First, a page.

Index types in Cloud Firestore

Indexes are an important factor in the performance of a database. Much like the index of a book which maps topics in a book to page numbers, a database index maps the items in a database to their locations in the database. When you send a database a query, the database can use an index to quickly look up the locations of the items you requested.

This page describes the two types of indexes that Cloud Firestore uses, single-field indexes and composite indexes.

An index behind every query

If no index exists for a query, most databases crawl through their contents item by item, a slow process that slows down even more as the database grows. Cloud Firestore guarantees high query performance by using indexes for all queries. As a result, query performance depends on the size of the result set and not on the number of items in the database.

Less index management, more app development

Cloud Firestore includes features that reduce the amount of time you need to spend managing indexes. The indexes required for the most basic queries are automatically created for you. As you use and test your app, Cloud Firestore helps you identify and create additional indexes your app requires.

Index types

Cloud Firestore uses two types of indexes, single-field and composite. Both types of indexes are uniquely defined by the fields they index and the index mode on each field.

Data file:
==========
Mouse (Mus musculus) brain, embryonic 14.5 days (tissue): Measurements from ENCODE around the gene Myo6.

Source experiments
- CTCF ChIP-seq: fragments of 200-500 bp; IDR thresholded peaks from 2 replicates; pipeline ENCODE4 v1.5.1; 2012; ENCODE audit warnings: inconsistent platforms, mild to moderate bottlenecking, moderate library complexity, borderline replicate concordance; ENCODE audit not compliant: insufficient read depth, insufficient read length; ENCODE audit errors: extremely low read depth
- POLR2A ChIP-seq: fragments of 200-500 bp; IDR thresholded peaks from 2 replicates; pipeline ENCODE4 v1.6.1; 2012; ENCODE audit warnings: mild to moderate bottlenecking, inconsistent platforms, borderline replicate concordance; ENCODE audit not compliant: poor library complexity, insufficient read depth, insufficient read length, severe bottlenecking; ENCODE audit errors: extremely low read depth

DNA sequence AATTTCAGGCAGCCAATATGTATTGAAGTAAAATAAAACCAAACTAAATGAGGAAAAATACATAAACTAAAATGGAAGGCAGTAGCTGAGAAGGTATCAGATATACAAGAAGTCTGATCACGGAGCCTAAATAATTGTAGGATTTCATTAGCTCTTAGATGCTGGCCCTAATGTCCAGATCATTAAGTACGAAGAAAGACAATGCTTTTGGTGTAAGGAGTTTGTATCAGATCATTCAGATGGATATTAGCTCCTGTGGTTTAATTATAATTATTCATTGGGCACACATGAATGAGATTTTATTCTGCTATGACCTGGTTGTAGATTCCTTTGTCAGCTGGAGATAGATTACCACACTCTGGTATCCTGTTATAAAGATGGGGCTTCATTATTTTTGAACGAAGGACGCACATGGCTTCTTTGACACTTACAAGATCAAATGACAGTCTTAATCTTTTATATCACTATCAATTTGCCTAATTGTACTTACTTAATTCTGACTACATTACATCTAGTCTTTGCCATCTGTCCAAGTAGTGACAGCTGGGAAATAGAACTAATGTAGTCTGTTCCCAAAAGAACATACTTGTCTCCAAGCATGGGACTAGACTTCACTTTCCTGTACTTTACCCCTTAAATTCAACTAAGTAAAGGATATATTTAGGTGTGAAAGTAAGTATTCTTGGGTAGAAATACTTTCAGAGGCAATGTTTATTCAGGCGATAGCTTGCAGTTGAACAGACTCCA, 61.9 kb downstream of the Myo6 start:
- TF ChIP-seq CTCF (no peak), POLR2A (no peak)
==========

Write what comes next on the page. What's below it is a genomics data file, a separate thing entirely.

Index modes

When you define an index, you select an index mode for each indexed field. There are three options for index mode:

Index mode Description
Ascending arrow_upward Supports <, <=, ==, >=, and > query clauses on the field and supports sorting results in ascending order based on this field value.
Descending arrow_downward Supports <, <=, ==, >=, and > query clauses on the field and supports sorting results in descending order based on this field value.
Array‑contains Supports array_contains query clauses on the field.

So, for example, an index on field foo in ascending mode is distinct from an index on field foo in descending mode.

Single-field indexes

A single-field index stores a sorted mapping of all the documents in a collection that contain a specific field. Each entry in a single-field index records a document's value for a specific field and the location of the document in the database. Cloud Firestore automatically maintains single-field indexes for each field in a document.